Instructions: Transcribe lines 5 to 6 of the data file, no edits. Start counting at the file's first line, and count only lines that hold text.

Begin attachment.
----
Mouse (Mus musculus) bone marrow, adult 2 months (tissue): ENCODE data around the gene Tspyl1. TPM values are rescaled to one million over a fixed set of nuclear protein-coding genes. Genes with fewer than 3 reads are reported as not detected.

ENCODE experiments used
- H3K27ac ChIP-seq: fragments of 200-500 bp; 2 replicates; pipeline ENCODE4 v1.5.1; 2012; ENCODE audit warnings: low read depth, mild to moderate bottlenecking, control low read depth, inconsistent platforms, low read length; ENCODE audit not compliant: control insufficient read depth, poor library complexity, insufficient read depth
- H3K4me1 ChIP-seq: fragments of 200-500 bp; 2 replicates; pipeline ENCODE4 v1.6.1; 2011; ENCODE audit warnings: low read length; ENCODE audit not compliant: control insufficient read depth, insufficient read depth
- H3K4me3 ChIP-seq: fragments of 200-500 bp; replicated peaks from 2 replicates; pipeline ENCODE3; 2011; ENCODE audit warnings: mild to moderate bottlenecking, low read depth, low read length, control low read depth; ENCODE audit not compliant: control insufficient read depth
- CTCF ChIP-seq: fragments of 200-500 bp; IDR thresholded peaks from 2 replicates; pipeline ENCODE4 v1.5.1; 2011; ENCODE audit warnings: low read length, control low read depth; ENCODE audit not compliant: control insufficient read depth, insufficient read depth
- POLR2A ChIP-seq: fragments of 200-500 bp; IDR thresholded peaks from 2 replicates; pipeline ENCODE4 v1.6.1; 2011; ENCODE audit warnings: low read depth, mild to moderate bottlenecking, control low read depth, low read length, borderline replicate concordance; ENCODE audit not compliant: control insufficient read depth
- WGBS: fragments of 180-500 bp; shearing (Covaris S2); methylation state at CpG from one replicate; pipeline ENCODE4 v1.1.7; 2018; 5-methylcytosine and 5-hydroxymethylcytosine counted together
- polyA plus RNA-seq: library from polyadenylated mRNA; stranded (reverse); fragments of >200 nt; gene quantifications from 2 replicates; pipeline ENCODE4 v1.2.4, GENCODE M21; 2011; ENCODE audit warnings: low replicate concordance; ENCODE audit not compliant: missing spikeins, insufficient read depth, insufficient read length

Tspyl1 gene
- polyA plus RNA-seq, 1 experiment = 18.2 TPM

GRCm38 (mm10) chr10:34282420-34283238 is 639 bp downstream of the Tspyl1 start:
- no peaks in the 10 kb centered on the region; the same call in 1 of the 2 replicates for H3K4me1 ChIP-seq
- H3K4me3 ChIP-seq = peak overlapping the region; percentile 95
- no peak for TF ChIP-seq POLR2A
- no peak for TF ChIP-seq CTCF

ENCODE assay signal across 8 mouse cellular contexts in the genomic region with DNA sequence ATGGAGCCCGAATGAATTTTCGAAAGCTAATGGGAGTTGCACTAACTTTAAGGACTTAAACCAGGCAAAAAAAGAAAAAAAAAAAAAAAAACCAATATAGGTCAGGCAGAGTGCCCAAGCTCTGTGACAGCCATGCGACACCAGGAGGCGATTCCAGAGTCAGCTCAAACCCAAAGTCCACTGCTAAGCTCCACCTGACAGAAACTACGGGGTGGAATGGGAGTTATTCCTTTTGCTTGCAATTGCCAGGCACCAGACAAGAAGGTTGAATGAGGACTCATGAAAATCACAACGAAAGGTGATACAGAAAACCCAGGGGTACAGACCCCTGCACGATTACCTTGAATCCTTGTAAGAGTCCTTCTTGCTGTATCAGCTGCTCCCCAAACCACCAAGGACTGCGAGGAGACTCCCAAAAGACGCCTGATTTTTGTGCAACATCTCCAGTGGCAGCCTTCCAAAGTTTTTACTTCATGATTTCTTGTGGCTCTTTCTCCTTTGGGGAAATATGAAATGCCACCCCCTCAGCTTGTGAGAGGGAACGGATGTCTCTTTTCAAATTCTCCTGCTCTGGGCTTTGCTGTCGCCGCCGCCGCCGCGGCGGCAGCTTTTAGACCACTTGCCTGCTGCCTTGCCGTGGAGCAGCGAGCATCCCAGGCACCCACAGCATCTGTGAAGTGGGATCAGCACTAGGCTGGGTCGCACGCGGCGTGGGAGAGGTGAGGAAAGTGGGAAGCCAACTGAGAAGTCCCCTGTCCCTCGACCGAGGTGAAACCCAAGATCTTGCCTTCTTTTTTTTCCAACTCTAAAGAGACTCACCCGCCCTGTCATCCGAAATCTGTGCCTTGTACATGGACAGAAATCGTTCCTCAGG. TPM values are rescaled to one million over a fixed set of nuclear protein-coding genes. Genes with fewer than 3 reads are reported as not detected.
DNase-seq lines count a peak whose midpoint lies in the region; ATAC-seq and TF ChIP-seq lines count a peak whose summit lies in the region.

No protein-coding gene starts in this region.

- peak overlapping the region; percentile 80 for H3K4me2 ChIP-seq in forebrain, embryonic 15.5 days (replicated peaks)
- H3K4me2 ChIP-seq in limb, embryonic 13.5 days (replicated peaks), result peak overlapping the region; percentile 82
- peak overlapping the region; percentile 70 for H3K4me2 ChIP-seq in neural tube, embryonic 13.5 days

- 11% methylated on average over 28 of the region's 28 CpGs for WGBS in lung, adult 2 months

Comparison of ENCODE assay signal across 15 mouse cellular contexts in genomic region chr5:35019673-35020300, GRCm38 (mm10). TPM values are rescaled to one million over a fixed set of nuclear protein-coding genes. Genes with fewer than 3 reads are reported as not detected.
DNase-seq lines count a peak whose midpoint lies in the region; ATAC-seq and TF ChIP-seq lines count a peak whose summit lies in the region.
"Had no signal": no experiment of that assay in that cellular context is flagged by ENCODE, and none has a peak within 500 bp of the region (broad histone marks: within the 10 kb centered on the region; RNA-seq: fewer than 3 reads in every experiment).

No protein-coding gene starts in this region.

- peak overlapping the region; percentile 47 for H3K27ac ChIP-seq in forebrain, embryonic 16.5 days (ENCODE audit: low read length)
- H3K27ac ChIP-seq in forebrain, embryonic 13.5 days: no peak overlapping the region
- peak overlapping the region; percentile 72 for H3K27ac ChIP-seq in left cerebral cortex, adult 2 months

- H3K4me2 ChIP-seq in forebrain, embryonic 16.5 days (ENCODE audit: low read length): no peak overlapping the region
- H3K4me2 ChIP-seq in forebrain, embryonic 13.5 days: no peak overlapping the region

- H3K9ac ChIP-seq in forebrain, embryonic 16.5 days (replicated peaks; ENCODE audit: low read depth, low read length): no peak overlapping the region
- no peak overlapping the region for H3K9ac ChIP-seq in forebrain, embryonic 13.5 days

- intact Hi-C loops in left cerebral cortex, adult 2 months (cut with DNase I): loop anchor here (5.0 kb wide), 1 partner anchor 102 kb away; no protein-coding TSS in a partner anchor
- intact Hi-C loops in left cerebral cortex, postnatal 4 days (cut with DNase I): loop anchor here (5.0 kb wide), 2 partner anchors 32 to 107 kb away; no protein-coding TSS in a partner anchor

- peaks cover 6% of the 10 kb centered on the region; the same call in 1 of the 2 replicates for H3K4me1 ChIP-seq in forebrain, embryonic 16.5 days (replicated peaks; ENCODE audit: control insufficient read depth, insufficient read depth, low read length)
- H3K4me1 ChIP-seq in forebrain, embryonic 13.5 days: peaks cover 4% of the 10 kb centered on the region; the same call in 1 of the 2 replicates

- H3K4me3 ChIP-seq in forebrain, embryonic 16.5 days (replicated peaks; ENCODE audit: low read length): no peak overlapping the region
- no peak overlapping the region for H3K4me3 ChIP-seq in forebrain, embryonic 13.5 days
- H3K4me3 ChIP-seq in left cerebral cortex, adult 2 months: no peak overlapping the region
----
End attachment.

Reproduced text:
- H3K4me3 ChIP-seq: fragments of 200-500 bp; replicated peaks from 2 replicates; pipeline ENCODE3; 2011; ENCODE audit warnings: mild to moderate bottlenecking, low read depth, low read length, control low read depth; ENCODE audit not compliant: control insufficient read depth
- CTCF ChIP-seq: fragments of 200-500 bp; IDR thresholded peaks from 2 replicates; pipeline ENCODE4 v1.5.1; 2011; ENCODE audit warnings: low read length, control low read depth; ENCODE audit not compliant: control insufficient read depth, insufficient read depth